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starstarstarstarstar
What works for me NEW
by: Scott Fici

I have done a few 1 and 2 month backpacking excursions where when it comes to packing water to stay hydrated " I Don't " I carry a simple filtration tube called a " Lifestraw " that eliminates 99% of waterborne disease that are carried in creeks or rivers even lakes of animals that cross or bathe or those like the beaver who place dams across rivers and creeks. You either boil your water, or use pill purifiers or buy a
" Lifestraw " for $19.99 which will purify something like 100 liters. Go to " Lifestraw.com " for every 20 sold 1 goes to Africa for a child to be able to drink water without the illnesses that country is plagued with. My fire starter kit is cotton balls that I will swipe each with vaseline.
10 count wrapped in clear plastic wrap. The petroleum in vaseline will keep the cotton ball burning long enough to add tinder. I use a 3 green logs 3 to 4 inches in diameter as a 3 pole triangle that is forked above fire where I hang a light weight chain with hook to hold my aluminum coffee pot that I also use for my cooking pot. My food is dried beef jerky, tea,. I fish for my protein and if I want meat I will screw a Rat Trap into a pine tree to catch my squirrels or rodents and I have done quite well. My trap bait is a pill bottle full of peanut butter. For shelter I use 2 military ponchos snapped together longways that I put over military paracord a small tarp as my ground clothe and I sleep in a 3 layer snap and zippered military bag. Outer shell is camo waterproof. I do pack a break down 410 pump shotgun with trigger lock and 25 rounds. Lightweight quantum reel with a 2 piece berkley lightening rod. My entire pack weighs in around 40 lbs, with 1 warm hoodie, 1 warm pair sweat pants extra socks, lightweight med & hygiene kit. I weigh 180 pounds and that's perfect for me.

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A Trumpet? NEW
by: Anonymous

Why would you bring a trumpet? You might as well pack like that woman from "Everest" who brought all the unnecessary crap in her pack and got killed. Why don't we bring the whole high school marching band?

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Trumpet weighs 12 pounds NEW
by: Chris

On our first overnight backpacking trip I insisted on bringing my son's trumpet so he could play taps at dusk from the top of the mountain. I regretted it soon after starting the climb but changed my mind as soon as I heard him play while looking at that awesome view. Now I'm not suggesting musical instruments are a good idea on backpacking trips but every item presents a choice.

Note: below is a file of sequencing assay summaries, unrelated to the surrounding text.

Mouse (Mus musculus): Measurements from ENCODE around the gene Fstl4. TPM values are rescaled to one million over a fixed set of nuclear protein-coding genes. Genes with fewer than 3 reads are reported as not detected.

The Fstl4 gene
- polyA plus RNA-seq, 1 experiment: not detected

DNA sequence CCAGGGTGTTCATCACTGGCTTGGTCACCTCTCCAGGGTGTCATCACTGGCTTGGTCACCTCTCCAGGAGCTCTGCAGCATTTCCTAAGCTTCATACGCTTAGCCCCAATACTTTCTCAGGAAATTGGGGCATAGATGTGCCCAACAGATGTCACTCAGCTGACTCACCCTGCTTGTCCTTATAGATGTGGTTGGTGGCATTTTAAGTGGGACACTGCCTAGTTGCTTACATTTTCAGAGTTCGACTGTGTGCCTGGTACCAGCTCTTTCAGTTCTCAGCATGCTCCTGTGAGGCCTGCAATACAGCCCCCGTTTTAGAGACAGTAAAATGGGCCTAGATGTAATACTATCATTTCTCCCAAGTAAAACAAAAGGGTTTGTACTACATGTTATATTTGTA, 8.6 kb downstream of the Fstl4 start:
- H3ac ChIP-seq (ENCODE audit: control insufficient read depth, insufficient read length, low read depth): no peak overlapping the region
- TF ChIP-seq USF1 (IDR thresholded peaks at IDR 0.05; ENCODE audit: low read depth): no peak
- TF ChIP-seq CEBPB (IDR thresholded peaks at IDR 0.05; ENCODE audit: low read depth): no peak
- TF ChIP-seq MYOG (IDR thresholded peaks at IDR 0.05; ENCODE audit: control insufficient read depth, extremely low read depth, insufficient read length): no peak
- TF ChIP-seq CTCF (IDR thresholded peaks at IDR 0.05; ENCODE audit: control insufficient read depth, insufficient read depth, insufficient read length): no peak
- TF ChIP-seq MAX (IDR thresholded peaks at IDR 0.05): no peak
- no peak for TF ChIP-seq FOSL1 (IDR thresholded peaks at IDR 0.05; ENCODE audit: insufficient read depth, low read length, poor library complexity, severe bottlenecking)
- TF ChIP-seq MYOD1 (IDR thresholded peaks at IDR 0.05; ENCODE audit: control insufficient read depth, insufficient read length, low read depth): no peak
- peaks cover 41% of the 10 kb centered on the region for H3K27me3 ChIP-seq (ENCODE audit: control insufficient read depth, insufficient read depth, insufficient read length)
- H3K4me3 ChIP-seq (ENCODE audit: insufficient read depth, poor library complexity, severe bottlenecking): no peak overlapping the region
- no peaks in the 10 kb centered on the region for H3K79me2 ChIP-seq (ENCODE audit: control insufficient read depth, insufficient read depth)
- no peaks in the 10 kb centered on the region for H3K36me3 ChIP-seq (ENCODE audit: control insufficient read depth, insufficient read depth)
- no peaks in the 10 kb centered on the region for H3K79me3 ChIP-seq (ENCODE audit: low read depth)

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Dehyrated Water NEW
by: Anonymous

Water is the killer it weighs a lot and you must have it and then there are area where they advise against drinking the water - I think at some point they need to put in wells maybe - but this may be to expensive ???

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Good advice
by: DesertTwang

I just returned from a three-day backpack in Arizona's backcountry. There was no water available, so I carried almost 4 gallons, plus a two-person tent, my sleeping bag, a pad and most of the food for me and my girlfriend. The water we took proved to be adequate.

We had a fantastic trip, but I learned two things: 1) Carrying half my body weight (I'm male and weigh 150 Lbs) up a 6000-foot mountain in the heat is not the greatest idea. 2) If I do another backpack in areas with no water, I'll either limit it to one night or stay at the same camp instead of shlepping all that stuff from campground to campground.

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too late
by: D

I found this article only after I went on a day trip and way overloaded myself. I carried 80lbs?, what was I thinking! I can say this it won't happen again, pack held too much, but hey she held up without fail! thanks Jansport

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Water Weight
by: Chris

As Water weighs about 8#/Gal. Carrying 4L of water will take up over 25% of your overall pack weight. With a 2# for day food allowance food and water will take 50% of your pack weight for your 4 day trip!
I have hiked east and west and with diligent planning have never had to go with more than 2L of water in my pack AND a purifyer (1.5#). I carry one on me at all times for a total 'water' weight of 5# (15% of pack weight). I carry a filter pump and refill after my 'carrying water' has dropped to less then 50% (1L). Of course there are segments where this ABSOLUTELY won't fit - unreliable water sources or longer than 1 days hike between sources!

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Very nicely answered
by: Gabrielle

I found your detailed reply very informative. Thanks!